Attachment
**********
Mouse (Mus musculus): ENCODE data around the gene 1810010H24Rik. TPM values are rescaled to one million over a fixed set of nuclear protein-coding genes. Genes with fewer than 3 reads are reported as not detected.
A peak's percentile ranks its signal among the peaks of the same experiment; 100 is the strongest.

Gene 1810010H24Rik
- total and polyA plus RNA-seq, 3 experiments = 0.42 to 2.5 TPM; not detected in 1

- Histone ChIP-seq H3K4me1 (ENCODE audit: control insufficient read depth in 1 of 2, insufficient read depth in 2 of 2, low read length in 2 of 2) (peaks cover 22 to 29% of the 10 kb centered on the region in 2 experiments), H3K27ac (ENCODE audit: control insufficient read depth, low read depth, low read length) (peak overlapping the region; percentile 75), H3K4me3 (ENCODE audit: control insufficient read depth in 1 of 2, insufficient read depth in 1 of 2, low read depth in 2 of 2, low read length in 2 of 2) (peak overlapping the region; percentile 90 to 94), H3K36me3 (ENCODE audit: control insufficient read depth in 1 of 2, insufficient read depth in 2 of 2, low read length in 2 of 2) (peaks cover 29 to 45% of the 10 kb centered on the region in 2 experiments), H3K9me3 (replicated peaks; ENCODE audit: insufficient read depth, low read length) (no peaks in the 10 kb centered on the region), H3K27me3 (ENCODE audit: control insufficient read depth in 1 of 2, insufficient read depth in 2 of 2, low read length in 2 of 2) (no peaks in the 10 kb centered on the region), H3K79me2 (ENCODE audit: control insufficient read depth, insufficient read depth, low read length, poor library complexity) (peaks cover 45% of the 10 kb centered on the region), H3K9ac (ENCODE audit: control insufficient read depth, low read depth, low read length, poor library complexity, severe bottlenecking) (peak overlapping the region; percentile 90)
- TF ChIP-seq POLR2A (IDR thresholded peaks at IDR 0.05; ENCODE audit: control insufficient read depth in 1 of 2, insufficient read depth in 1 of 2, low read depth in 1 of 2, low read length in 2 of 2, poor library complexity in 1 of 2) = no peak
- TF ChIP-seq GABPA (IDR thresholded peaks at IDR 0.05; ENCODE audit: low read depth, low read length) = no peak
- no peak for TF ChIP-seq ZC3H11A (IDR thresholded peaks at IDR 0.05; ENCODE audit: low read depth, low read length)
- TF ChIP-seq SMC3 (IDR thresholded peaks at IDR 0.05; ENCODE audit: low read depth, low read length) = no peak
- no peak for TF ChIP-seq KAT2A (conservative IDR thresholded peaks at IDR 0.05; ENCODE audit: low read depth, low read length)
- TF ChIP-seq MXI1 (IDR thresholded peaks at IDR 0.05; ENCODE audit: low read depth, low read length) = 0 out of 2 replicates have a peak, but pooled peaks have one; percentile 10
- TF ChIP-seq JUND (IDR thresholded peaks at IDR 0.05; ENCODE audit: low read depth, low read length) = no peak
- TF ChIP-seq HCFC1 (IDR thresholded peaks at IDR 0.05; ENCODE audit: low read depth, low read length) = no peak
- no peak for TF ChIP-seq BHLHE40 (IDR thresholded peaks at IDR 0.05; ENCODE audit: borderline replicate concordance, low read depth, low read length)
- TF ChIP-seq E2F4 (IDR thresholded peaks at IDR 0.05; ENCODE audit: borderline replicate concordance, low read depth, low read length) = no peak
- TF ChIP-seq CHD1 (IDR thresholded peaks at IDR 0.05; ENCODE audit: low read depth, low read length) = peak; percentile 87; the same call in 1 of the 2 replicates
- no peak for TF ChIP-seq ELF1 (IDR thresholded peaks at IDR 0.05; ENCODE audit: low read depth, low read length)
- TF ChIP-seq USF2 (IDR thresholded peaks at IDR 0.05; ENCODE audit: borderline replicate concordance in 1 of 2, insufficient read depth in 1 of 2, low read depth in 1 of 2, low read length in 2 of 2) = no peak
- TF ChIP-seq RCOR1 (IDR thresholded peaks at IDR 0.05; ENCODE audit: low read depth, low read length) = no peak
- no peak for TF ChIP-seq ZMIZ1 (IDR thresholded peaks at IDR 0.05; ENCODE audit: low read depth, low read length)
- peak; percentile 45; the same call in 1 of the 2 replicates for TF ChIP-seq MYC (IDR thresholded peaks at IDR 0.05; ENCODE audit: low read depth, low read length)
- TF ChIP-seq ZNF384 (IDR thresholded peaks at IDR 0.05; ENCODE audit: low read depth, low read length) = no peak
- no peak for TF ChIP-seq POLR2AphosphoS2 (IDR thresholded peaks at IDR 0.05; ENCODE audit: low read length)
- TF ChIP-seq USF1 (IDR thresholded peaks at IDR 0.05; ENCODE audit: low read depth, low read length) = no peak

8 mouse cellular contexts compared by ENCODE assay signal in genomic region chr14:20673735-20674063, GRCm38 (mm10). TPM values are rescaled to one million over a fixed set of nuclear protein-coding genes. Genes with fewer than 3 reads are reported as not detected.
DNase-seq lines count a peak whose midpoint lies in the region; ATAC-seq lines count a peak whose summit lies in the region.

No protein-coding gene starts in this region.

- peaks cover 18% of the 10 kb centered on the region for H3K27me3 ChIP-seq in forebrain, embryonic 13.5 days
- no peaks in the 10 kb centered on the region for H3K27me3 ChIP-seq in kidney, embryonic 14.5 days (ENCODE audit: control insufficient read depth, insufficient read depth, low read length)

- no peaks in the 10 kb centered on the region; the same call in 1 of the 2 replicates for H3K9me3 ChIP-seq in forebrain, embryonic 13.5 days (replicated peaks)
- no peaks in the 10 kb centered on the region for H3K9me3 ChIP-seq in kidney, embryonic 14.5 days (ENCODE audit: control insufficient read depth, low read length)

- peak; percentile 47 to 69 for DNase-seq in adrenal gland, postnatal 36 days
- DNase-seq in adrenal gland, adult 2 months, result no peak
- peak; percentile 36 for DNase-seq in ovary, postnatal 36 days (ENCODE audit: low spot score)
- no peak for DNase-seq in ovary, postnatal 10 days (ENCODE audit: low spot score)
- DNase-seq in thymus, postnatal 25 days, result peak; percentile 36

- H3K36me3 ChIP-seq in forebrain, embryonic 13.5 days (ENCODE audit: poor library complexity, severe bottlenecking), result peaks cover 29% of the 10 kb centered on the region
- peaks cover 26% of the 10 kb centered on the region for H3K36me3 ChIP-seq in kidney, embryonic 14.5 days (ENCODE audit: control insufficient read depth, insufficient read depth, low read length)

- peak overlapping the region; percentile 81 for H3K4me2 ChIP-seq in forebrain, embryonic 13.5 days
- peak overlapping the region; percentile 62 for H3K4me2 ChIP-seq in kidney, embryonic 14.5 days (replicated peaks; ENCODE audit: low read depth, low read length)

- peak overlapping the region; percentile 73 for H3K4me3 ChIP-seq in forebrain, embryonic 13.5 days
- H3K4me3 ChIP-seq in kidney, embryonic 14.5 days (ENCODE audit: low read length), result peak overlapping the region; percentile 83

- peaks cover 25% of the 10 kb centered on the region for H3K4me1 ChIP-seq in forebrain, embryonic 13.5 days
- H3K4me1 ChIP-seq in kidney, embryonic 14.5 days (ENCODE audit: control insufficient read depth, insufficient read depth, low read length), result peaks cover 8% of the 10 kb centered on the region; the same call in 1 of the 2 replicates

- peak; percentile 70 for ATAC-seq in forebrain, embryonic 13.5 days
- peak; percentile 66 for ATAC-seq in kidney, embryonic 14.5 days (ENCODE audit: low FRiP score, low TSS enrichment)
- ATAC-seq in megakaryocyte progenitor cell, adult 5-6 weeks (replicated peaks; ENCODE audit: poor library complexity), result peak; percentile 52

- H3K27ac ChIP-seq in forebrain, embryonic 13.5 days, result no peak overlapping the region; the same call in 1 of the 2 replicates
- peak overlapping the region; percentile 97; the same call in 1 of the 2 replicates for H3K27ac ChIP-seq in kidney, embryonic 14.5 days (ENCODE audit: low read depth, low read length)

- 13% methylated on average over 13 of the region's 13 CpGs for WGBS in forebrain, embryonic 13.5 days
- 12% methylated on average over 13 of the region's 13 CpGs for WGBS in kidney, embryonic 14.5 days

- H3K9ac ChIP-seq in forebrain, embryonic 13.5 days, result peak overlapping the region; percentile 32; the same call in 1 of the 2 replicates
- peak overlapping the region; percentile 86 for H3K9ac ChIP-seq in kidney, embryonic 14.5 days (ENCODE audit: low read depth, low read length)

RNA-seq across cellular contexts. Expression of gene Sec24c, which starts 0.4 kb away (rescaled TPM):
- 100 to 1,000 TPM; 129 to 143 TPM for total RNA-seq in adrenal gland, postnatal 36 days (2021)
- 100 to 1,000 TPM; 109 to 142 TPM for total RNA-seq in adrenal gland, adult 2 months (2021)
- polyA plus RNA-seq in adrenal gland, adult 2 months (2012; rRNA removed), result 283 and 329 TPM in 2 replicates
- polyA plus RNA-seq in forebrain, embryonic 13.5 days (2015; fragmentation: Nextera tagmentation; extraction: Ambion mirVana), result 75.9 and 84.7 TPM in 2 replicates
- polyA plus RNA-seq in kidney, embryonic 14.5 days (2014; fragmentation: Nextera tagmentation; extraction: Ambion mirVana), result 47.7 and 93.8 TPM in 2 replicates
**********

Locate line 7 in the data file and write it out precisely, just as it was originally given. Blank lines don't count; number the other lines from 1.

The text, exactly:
- TF ChIP-seq GABPA (IDR thresholded peaks at IDR 0.05; ENCODE audit: low read depth, low read length) = no peak